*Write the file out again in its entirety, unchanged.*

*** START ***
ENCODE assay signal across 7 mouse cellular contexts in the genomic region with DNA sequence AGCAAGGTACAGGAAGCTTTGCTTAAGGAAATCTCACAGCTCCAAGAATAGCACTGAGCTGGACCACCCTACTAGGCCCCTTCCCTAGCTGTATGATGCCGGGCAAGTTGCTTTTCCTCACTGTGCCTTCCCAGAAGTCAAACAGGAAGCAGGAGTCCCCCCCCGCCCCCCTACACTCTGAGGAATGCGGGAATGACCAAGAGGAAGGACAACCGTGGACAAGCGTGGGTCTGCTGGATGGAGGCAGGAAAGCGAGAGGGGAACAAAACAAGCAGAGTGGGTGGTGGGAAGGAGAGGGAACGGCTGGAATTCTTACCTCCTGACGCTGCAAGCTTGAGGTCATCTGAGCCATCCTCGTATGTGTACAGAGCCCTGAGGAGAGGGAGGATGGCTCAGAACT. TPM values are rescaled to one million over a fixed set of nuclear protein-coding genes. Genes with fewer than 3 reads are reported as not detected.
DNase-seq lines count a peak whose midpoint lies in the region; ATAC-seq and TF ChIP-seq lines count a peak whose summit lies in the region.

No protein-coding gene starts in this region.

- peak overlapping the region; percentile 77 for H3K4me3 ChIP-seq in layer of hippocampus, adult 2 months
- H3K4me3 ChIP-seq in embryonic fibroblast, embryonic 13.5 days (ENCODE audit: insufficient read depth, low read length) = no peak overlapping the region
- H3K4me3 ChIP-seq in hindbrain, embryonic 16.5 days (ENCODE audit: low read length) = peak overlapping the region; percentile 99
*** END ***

ENCODE assay signal across 7 mouse cellular contexts in the genomic region with DNA sequence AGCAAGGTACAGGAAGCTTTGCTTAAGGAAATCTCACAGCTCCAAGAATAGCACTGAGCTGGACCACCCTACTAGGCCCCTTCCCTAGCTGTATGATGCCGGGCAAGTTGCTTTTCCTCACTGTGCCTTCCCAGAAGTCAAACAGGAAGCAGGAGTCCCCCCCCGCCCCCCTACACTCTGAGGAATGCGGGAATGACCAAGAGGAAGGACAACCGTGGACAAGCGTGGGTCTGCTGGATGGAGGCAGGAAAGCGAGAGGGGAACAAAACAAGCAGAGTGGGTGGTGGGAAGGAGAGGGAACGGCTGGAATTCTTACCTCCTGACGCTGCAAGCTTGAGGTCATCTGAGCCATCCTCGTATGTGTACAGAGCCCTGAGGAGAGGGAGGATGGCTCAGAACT. TPM values are rescaled to one million over a fixed set of nuclear protein-coding genes. Genes with fewer than 3 reads are reported as not detected.
DNase-seq lines count a peak whose midpoint lies in the region; ATAC-seq and TF ChIP-seq lines count a peak whose summit lies in the region.

No protein-coding gene starts in this region.

- peak overlapping the region; percentile 77 for H3K4me3 ChIP-seq in layer of hippocampus, adult 2 months
- H3K4me3 ChIP-seq in embryonic fibroblast, embryonic 13.5 days (ENCODE audit: insufficient read depth, low read length) = no peak overlapping the region
- H3K4me3 ChIP-seq in hindbrain, embryonic 16.5 days (ENCODE audit: low read length) = peak overlapping the region; percentile 99